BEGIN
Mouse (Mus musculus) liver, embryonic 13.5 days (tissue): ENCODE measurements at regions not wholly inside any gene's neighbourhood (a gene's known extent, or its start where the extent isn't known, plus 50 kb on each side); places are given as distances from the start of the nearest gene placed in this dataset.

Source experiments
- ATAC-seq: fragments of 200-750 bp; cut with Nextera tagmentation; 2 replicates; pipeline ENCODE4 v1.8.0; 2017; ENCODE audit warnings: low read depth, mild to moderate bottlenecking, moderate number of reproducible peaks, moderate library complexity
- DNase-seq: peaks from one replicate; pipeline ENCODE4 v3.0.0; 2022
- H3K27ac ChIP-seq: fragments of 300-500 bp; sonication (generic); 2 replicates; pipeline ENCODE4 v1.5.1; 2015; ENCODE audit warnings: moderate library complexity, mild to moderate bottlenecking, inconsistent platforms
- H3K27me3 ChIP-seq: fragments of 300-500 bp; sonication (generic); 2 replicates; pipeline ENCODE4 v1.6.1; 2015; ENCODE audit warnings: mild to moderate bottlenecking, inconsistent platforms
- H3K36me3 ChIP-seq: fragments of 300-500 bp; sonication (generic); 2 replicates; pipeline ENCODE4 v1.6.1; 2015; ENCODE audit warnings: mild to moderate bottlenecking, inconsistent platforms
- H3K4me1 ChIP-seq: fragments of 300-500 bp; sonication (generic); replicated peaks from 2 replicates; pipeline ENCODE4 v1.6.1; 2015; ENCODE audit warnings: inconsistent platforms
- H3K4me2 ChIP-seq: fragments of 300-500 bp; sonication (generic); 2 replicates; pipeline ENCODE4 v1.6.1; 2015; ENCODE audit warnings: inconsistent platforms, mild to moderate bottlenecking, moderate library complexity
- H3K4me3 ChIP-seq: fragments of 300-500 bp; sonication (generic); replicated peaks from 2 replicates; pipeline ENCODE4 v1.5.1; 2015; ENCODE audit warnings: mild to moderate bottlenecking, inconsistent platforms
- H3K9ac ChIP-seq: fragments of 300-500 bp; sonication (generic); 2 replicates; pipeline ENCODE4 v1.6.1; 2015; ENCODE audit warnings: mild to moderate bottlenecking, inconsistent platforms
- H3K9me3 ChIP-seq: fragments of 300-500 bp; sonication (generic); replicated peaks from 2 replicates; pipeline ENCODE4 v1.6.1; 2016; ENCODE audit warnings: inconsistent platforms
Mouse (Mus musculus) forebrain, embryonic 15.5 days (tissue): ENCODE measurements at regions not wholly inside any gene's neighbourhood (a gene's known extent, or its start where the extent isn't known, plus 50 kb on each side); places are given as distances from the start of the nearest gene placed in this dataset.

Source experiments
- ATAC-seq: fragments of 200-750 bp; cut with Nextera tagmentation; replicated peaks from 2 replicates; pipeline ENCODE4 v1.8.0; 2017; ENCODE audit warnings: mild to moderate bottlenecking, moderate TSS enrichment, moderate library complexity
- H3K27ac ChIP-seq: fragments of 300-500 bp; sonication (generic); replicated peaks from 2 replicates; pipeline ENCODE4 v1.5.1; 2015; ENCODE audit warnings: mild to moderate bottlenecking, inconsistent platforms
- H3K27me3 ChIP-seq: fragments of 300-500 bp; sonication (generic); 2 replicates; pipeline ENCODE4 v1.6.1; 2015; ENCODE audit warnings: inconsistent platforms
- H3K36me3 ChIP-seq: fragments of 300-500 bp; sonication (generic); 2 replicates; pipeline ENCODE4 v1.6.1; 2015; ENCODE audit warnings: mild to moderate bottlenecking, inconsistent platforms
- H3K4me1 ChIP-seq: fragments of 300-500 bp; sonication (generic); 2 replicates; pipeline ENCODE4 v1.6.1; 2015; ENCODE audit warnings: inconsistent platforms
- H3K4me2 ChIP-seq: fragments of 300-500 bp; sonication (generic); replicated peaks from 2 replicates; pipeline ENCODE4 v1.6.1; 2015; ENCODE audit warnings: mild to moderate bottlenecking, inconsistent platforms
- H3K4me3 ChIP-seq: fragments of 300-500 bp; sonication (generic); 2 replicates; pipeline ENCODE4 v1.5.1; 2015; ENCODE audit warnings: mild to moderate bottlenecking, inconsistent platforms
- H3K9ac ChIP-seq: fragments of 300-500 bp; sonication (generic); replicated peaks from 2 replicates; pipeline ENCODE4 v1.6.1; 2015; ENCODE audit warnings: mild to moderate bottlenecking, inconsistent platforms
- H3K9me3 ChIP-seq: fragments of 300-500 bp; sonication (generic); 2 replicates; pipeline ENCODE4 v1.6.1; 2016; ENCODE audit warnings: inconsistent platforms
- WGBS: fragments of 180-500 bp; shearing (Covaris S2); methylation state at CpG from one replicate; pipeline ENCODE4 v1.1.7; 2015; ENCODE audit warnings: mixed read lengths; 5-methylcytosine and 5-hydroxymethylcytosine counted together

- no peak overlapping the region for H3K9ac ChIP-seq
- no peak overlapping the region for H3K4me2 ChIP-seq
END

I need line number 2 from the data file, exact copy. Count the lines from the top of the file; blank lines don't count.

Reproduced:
Source experiments